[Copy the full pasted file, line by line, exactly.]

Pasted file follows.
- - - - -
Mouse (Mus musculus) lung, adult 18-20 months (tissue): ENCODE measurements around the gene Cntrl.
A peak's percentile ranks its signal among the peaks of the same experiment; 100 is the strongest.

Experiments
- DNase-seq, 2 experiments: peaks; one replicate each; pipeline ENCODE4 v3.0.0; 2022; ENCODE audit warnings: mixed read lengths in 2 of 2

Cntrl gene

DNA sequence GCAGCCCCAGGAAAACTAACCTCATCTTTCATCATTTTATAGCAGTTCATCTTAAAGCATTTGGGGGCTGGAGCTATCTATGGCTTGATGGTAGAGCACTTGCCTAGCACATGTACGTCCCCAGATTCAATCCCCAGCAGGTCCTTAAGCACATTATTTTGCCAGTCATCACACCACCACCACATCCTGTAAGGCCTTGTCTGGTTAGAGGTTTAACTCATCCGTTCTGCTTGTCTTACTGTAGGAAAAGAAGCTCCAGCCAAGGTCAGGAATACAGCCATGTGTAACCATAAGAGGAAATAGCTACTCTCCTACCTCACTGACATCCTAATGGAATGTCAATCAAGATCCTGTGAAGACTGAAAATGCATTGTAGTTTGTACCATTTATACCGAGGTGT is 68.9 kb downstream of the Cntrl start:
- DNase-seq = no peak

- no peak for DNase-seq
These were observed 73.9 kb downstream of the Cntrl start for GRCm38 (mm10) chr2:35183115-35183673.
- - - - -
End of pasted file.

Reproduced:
Mouse (Mus musculus) lung, adult 18-20 months (tissue): ENCODE measurements around the gene Cntrl.
A peak's percentile ranks its signal among the peaks of the same experiment; 100 is the strongest.

Experiments
- DNase-seq, 2 experiments: peaks; one replicate each; pipeline ENCODE4 v3.0.0; 2022; ENCODE audit warnings: mixed read lengths in 2 of 2

Cntrl gene

DNA sequence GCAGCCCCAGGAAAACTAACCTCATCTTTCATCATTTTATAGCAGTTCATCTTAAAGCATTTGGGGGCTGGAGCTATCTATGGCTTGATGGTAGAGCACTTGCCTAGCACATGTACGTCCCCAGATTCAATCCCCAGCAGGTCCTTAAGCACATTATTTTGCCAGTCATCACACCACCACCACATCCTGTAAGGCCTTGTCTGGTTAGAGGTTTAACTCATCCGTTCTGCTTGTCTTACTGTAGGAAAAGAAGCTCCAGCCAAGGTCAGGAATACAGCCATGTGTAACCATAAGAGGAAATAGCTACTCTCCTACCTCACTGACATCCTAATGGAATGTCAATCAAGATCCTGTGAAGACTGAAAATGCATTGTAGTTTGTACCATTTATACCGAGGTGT is 68.9 kb downstream of the Cntrl start:
- DNase-seq = no peak

- no peak for DNase-seq
These were observed 73.9 kb downstream of the Cntrl start for GRCm38 (mm10) chr2:35183115-35183673.